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This week, the Government announced a package of measures to address the abuse of Scottish Limited Partnerships (SLPs).
For a long time now, SLPs have been used to launder huge amounts of money through the UK financial system thanks to their flexible structure and the fact that they have never been subject to owner checks or money laundering checks.
Unlike most investment vehicles, SLPs have their own legal 'personalities' which means they can hold assets, borrow money from banks and enter into contracts in their own right. Usually, this has to be done by a named person. So while this flexibility makes SLPs the perfect investment vehicle for thousands of legitimate British businesses across the UK, it also leaves them open to abuse.
In fact, it is estimated that as many as half of all SLPs are used to launder dirty cash; in these cases, the real owners of the SLP are not listed in company filings, so their activity is impossible to track.
The other way SLPs are abused is through the fact that while they are registered in the UK, they do not have to open a UK bank account. Therefore, all the financial transactions of the SLP can be run through overseas bank accounts, and the account holders are then subject to few, if any, money laundering checks.
So all of this means that basically, SLPs can provide control behind anonymous ownership; so a money launderer can hide criminal activity behind what looks like a respectable UK business.
In previous reports, the National Crime Agency has said that it suspects a “disproportionately high volume” of suspected criminal activity involves SLPs, while Transparency International’s report ‘Offshore in the UK’ found half of all SLPs are registered at just 10 addresses.
So, it was obvious that something needed to be done, but closing down SLPs would jeopardise all the legitimate UK businesses using SLPs in the way they had been intended to be used.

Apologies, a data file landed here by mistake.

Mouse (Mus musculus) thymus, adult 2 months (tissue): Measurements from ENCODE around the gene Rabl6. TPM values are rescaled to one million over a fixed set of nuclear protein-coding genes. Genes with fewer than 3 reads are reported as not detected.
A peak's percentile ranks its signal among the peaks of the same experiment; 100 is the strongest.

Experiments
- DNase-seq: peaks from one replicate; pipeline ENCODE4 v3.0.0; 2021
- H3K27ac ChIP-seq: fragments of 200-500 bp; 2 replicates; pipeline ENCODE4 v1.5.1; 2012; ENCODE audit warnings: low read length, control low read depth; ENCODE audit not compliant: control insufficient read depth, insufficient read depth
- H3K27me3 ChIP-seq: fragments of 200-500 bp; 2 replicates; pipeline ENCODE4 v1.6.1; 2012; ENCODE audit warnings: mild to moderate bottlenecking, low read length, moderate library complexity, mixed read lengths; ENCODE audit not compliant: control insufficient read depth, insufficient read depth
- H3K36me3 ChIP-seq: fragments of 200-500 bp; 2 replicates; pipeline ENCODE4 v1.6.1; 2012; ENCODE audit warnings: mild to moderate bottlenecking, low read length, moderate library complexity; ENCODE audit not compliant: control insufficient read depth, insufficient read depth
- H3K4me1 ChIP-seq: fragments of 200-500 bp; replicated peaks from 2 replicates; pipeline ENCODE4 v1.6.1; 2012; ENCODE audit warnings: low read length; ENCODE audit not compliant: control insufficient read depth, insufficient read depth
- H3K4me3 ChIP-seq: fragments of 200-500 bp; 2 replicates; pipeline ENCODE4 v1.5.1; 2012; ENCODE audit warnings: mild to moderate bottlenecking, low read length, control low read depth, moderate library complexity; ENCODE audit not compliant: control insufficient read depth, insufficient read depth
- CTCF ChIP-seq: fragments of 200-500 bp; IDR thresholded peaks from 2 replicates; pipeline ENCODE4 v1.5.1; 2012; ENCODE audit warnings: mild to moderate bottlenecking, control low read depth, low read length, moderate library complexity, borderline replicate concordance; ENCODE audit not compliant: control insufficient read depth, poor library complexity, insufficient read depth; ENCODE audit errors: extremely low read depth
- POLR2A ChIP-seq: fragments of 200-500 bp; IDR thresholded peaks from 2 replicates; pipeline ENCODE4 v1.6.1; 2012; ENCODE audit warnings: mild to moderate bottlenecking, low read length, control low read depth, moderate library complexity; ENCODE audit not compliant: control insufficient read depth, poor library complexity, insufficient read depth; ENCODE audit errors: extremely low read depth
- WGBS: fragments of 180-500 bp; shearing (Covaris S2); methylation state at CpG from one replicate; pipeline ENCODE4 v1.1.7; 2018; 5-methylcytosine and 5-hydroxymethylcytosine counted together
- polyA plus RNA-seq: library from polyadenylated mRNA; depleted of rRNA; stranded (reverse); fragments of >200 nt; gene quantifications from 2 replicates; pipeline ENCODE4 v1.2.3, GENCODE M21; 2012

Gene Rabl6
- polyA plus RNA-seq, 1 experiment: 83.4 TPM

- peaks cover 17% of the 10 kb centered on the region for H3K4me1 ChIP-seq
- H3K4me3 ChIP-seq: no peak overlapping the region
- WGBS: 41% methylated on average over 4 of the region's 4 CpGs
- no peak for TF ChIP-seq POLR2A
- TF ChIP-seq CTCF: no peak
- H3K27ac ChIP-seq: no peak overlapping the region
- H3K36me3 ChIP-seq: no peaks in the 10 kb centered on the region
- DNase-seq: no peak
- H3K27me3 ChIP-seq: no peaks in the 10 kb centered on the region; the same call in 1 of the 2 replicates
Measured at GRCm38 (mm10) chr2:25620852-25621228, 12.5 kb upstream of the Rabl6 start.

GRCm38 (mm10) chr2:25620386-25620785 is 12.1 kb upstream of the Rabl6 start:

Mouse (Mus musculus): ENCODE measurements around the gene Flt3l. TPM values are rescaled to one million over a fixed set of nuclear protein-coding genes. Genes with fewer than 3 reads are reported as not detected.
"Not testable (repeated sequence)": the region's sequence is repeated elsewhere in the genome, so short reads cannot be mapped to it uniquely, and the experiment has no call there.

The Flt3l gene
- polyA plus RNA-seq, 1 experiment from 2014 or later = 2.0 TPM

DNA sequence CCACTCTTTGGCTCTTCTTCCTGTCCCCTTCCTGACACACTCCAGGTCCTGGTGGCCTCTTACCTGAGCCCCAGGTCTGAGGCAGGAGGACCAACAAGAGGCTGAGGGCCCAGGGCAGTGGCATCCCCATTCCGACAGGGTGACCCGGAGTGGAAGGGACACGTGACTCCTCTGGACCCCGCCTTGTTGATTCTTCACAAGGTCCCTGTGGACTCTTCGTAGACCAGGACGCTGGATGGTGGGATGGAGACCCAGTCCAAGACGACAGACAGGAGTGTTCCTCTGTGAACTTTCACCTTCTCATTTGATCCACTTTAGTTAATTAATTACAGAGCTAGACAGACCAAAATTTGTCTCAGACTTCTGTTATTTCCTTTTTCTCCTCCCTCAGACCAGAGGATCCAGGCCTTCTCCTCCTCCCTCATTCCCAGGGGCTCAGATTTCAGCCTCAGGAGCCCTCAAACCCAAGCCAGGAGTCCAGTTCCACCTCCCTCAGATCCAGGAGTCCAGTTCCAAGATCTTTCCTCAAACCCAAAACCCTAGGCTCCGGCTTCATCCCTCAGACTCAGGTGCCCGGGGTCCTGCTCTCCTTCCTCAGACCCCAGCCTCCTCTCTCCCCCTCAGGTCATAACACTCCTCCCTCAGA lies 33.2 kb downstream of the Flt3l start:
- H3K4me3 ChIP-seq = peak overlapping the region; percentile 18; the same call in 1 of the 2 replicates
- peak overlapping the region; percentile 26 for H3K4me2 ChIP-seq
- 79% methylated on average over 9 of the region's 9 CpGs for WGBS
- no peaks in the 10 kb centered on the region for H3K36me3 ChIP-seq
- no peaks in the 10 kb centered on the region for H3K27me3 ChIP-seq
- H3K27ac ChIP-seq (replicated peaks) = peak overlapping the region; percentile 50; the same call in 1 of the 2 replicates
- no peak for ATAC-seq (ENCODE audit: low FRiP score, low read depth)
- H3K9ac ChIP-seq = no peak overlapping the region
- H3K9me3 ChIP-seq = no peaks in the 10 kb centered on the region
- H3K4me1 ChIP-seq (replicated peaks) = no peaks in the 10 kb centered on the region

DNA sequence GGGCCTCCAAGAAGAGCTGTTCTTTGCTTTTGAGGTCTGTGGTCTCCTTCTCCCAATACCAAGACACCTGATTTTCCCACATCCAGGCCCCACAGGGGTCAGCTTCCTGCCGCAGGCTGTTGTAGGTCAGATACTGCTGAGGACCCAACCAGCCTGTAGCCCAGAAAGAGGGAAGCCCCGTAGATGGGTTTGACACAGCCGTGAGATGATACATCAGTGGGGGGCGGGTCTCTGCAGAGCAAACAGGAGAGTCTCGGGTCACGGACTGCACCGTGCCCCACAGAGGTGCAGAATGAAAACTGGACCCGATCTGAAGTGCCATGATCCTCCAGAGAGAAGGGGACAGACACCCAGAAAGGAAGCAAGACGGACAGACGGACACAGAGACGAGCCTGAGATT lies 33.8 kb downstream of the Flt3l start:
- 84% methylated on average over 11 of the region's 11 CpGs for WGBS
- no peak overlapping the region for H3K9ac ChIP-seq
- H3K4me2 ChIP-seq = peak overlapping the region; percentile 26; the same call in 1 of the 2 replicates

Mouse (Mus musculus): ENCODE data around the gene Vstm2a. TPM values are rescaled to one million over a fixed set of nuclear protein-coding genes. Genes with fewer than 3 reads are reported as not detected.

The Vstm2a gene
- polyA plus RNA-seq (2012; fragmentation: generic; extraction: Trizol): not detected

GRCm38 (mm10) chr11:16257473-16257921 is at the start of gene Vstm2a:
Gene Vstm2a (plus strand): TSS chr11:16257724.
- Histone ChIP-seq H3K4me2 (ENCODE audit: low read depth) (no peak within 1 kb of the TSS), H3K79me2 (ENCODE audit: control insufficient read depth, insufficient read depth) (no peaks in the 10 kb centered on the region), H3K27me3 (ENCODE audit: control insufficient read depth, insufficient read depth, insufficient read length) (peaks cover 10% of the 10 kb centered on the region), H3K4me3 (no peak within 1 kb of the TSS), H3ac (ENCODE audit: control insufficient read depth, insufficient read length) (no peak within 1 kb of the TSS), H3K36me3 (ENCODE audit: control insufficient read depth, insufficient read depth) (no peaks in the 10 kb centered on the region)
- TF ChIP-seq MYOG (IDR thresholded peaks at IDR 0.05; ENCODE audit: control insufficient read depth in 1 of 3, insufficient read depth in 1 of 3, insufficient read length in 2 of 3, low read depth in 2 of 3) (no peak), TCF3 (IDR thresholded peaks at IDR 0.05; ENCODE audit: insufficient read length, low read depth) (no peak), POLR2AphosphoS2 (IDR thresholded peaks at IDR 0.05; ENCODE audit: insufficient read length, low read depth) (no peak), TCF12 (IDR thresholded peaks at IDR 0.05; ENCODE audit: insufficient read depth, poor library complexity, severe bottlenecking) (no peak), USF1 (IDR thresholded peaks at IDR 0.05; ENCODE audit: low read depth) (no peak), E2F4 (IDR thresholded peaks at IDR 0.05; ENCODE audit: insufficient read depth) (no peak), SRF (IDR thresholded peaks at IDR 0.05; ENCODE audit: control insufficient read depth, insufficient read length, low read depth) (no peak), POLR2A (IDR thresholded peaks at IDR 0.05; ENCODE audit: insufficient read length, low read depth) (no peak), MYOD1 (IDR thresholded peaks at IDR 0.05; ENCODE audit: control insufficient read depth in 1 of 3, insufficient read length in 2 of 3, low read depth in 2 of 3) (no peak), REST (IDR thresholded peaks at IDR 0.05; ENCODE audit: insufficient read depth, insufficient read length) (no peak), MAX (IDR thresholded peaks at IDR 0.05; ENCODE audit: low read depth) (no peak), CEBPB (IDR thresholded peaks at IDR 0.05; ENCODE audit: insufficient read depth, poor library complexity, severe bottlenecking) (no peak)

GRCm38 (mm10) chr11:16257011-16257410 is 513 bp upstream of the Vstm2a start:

That is why insisting SLPs are subject to money laundering checks – rather than closing down their structure altogether – is the best way forward, and we are pleased that, following today’s announcement, all SLPs must register with an official anti-money laundering supervised agent and demonstrate an ongoing link to the UK, not just the initial set-up.
They must also submit a confirmation statement at least every 12 months to Companies House to ensure their information is accurate and up to date and the Government has also announced that Companies House will have powers to strike off dissolved SLPs and LPs that are not carrying on business, which should
When the proposals were announced back in June, we were in full support, so are pleased to see the Government is going ahead and tackling the problem with these new measures.
However, money launders will always find another way, and while insisting money laundering checks are done is one step, we would urge the Government to take it one step further and ensure that the money laundering checks themselves are as efficient and as accurate as they possibly can be.
Electronic identification is the most reliable, secure and efficient source of information for identity solutions. The 5th Money Laundering Directive calls for electronic checks to be done where possible, so it makes sense to legislate that all anti-money-laundering checks are electronic, removing the risk of errors as a result of manual checks.